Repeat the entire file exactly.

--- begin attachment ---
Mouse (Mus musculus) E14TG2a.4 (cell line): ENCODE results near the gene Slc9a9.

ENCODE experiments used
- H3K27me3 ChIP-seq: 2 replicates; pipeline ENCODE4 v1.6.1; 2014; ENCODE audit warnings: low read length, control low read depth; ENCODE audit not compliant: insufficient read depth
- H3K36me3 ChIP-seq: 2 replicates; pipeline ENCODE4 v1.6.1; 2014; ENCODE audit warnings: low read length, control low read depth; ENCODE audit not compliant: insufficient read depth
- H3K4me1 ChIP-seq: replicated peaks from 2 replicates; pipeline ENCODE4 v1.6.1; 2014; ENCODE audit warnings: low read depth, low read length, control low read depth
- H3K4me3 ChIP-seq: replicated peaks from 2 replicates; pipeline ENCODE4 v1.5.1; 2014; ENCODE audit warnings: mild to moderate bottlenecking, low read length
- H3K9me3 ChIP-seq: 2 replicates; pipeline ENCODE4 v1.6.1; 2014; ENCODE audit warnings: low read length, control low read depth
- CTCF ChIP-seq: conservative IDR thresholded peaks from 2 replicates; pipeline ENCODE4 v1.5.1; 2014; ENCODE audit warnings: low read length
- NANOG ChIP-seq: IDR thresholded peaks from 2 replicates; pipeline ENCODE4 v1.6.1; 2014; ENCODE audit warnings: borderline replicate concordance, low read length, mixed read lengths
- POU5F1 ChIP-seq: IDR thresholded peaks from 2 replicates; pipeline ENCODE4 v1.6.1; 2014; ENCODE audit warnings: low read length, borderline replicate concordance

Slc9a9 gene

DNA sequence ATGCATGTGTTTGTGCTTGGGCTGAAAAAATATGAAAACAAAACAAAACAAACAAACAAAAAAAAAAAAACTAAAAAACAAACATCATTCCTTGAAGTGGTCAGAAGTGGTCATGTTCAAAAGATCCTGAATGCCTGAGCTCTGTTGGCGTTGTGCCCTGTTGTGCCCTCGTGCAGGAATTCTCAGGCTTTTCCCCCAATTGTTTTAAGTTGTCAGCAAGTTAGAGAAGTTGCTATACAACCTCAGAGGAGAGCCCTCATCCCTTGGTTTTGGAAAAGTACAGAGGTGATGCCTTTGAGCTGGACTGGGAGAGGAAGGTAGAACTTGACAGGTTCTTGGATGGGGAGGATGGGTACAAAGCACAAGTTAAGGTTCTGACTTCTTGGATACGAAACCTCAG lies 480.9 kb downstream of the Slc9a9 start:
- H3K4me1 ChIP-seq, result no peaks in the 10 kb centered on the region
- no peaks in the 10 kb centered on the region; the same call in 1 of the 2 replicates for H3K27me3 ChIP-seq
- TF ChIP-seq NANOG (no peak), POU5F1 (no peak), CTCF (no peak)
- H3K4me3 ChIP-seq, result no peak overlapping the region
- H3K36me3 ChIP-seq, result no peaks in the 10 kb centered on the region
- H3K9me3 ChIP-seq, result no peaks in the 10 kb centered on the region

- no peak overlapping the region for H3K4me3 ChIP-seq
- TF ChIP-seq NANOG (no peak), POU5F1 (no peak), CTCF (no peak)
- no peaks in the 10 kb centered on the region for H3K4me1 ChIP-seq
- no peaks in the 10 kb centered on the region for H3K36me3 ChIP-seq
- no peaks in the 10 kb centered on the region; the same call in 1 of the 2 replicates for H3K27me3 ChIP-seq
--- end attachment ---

Mouse (Mus musculus) E14TG2a.4 (cell line): ENCODE results near the gene Slc9a9.

ENCODE experiments used
- H3K27me3 ChIP-seq: 2 replicates; pipeline ENCODE4 v1.6.1; 2014; ENCODE audit warnings: low read length, control low read depth; ENCODE audit not compliant: insufficient read depth
- H3K36me3 ChIP-seq: 2 replicates; pipeline ENCODE4 v1.6.1; 2014; ENCODE audit warnings: low read length, control low read depth; ENCODE audit not compliant: insufficient read depth
- H3K4me1 ChIP-seq: replicated peaks from 2 replicates; pipeline ENCODE4 v1.6.1; 2014; ENCODE audit warnings: low read depth, low read length, control low read depth
- H3K4me3 ChIP-seq: replicated peaks from 2 replicates; pipeline ENCODE4 v1.5.1; 2014; ENCODE audit warnings: mild to moderate bottlenecking, low read length
- H3K9me3 ChIP-seq: 2 replicates; pipeline ENCODE4 v1.6.1; 2014; ENCODE audit warnings: low read length, control low read depth
- CTCF ChIP-seq: conservative IDR thresholded peaks from 2 replicates; pipeline ENCODE4 v1.5.1; 2014; ENCODE audit warnings: low read length
- NANOG ChIP-seq: IDR thresholded peaks from 2 replicates; pipeline ENCODE4 v1.6.1; 2014; ENCODE audit warnings: borderline replicate concordance, low read length, mixed read lengths
- POU5F1 ChIP-seq: IDR thresholded peaks from 2 replicates; pipeline ENCODE4 v1.6.1; 2014; ENCODE audit warnings: low read length, borderline replicate concordance

Slc9a9 gene

DNA sequence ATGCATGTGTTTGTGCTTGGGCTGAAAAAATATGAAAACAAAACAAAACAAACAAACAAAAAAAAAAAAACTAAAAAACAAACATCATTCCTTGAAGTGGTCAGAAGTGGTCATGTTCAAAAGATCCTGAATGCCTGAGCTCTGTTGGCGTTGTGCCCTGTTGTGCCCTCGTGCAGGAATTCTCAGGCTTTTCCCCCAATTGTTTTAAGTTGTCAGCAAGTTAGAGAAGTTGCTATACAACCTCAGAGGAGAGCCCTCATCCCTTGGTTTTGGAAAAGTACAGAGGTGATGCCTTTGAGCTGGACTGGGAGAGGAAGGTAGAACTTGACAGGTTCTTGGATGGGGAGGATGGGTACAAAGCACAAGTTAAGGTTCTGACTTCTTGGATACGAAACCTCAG lies 480.9 kb downstream of the Slc9a9 start:
- H3K4me1 ChIP-seq, result no peaks in the 10 kb centered on the region
- no peaks in the 10 kb centered on the region; the same call in 1 of the 2 replicates for H3K27me3 ChIP-seq
- TF ChIP-seq NANOG (no peak), POU5F1 (no peak), CTCF (no peak)
- H3K4me3 ChIP-seq, result no peak overlapping the region
- H3K36me3 ChIP-seq, result no peaks in the 10 kb centered on the region
- H3K9me3 ChIP-seq, result no peaks in the 10 kb centered on the region

- no peak overlapping the region for H3K4me3 ChIP-seq
- TF ChIP-seq NANOG (no peak), POU5F1 (no peak), CTCF (no peak)
- no peaks in the 10 kb centered on the region for H3K4me1 ChIP-seq
- no peaks in the 10 kb centered on the region for H3K36me3 ChIP-seq
- no peaks in the 10 kb centered on the region; the same call in 1 of the 2 replicates for H3K27me3 ChIP-seq